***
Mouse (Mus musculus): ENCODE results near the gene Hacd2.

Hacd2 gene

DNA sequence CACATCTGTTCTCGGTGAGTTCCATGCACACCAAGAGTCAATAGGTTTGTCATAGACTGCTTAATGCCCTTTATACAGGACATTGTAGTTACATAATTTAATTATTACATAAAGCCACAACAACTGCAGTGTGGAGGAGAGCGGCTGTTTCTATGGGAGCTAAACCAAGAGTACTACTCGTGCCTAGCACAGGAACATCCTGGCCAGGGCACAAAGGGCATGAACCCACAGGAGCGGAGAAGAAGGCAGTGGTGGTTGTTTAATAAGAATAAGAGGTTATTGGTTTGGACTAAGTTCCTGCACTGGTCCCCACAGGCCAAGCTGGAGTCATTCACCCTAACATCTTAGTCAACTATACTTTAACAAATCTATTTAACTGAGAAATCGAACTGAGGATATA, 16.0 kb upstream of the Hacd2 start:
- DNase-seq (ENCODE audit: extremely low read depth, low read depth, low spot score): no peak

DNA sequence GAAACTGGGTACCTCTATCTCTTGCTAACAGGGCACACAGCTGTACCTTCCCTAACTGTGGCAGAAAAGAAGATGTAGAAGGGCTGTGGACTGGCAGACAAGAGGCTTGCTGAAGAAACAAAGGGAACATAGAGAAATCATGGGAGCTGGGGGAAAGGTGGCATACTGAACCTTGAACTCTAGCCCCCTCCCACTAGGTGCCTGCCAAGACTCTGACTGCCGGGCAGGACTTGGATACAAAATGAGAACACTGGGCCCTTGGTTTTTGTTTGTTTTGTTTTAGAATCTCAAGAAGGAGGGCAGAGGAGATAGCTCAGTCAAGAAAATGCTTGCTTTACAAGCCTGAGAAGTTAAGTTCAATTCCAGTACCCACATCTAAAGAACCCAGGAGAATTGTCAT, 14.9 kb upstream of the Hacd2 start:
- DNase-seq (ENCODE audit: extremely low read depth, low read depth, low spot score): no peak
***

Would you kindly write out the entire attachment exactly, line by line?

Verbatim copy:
Mouse (Mus musculus): ENCODE results near the gene Hacd2.

Hacd2 gene

DNA sequence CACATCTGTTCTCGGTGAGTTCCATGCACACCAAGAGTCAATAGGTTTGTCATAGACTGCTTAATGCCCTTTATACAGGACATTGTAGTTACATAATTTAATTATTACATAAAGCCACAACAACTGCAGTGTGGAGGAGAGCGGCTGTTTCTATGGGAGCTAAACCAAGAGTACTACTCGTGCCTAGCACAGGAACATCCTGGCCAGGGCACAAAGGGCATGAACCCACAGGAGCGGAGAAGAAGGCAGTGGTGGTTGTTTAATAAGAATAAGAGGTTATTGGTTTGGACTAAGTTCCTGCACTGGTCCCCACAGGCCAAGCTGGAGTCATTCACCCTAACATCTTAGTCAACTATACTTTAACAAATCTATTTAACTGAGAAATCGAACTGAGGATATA, 16.0 kb upstream of the Hacd2 start:
- DNase-seq (ENCODE audit: extremely low read depth, low read depth, low spot score): no peak

DNA sequence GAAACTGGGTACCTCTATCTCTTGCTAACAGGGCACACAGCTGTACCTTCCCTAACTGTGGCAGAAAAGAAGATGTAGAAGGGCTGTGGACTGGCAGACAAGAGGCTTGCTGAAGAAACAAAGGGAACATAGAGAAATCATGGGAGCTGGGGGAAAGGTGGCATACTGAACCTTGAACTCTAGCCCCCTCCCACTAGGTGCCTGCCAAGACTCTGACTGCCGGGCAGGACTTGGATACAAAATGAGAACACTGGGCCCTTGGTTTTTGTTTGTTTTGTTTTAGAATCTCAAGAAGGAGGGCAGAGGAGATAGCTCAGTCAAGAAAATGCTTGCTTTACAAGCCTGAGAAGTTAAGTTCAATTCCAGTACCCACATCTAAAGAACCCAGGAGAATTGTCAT, 14.9 kb upstream of the Hacd2 start:
- DNase-seq (ENCODE audit: extremely low read depth, low read depth, low spot score): no peak